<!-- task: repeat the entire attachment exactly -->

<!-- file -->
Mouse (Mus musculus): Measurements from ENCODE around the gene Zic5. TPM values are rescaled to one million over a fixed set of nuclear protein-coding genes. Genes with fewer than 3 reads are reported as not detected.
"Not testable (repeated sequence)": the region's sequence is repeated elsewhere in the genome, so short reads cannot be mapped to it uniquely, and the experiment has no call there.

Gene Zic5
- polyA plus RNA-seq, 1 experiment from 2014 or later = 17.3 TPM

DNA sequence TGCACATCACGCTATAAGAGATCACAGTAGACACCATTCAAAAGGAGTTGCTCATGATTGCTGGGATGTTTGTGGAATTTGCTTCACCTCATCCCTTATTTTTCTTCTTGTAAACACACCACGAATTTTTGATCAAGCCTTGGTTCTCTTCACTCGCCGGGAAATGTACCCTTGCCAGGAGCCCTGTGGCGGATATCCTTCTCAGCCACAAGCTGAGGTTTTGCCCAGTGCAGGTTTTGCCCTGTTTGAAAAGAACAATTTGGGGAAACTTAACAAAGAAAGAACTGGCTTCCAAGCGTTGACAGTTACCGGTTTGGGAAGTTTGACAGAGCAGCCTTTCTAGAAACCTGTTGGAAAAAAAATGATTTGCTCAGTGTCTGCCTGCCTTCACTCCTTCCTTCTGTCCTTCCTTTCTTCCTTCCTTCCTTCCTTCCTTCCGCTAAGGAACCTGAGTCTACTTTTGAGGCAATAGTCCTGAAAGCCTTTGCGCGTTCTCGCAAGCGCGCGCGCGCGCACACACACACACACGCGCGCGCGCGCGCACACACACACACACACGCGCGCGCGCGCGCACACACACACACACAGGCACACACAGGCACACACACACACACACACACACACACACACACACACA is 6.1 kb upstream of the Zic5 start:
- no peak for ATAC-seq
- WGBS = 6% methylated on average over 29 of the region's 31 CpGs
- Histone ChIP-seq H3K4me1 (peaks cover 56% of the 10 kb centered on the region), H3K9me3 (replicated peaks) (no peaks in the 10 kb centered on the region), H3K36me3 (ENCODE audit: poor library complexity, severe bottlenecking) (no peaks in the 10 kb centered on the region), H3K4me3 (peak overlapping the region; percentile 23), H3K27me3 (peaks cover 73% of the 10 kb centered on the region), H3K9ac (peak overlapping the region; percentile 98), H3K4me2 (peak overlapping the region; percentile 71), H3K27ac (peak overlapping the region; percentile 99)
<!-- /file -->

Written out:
Mouse (Mus musculus): Measurements from ENCODE around the gene Zic5. TPM values are rescaled to one million over a fixed set of nuclear protein-coding genes. Genes with fewer than 3 reads are reported as not detected.
"Not testable (repeated sequence)": the region's sequence is repeated elsewhere in the genome, so short reads cannot be mapped to it uniquely, and the experiment has no call there.

Gene Zic5
- polyA plus RNA-seq, 1 experiment from 2014 or later = 17.3 TPM

DNA sequence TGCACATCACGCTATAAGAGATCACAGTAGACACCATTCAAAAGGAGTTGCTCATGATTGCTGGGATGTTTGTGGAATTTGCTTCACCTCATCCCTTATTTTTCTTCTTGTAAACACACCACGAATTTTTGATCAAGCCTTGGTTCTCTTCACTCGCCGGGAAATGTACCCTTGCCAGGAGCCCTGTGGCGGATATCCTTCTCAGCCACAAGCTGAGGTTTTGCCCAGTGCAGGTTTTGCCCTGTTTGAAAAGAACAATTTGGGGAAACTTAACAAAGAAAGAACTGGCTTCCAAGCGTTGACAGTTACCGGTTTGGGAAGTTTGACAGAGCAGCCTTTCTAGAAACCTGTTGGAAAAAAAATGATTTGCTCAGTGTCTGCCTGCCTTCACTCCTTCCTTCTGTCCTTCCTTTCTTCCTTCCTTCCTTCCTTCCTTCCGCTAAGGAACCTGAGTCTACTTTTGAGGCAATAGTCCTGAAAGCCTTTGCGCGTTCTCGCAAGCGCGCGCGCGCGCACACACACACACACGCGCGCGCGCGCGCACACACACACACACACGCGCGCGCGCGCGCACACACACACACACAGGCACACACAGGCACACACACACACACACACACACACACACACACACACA is 6.1 kb upstream of the Zic5 start:
- no peak for ATAC-seq
- WGBS = 6% methylated on average over 29 of the region's 31 CpGs
- Histone ChIP-seq H3K4me1 (peaks cover 56% of the 10 kb centered on the region), H3K9me3 (replicated peaks) (no peaks in the 10 kb centered on the region), H3K36me3 (ENCODE audit: poor library complexity, severe bottlenecking) (no peaks in the 10 kb centered on the region), H3K4me3 (peak overlapping the region; percentile 23), H3K27me3 (peaks cover 73% of the 10 kb centered on the region), H3K9ac (peak overlapping the region; percentile 98), H3K4me2 (peak overlapping the region; percentile 71), H3K27ac (peak overlapping the region; percentile 99)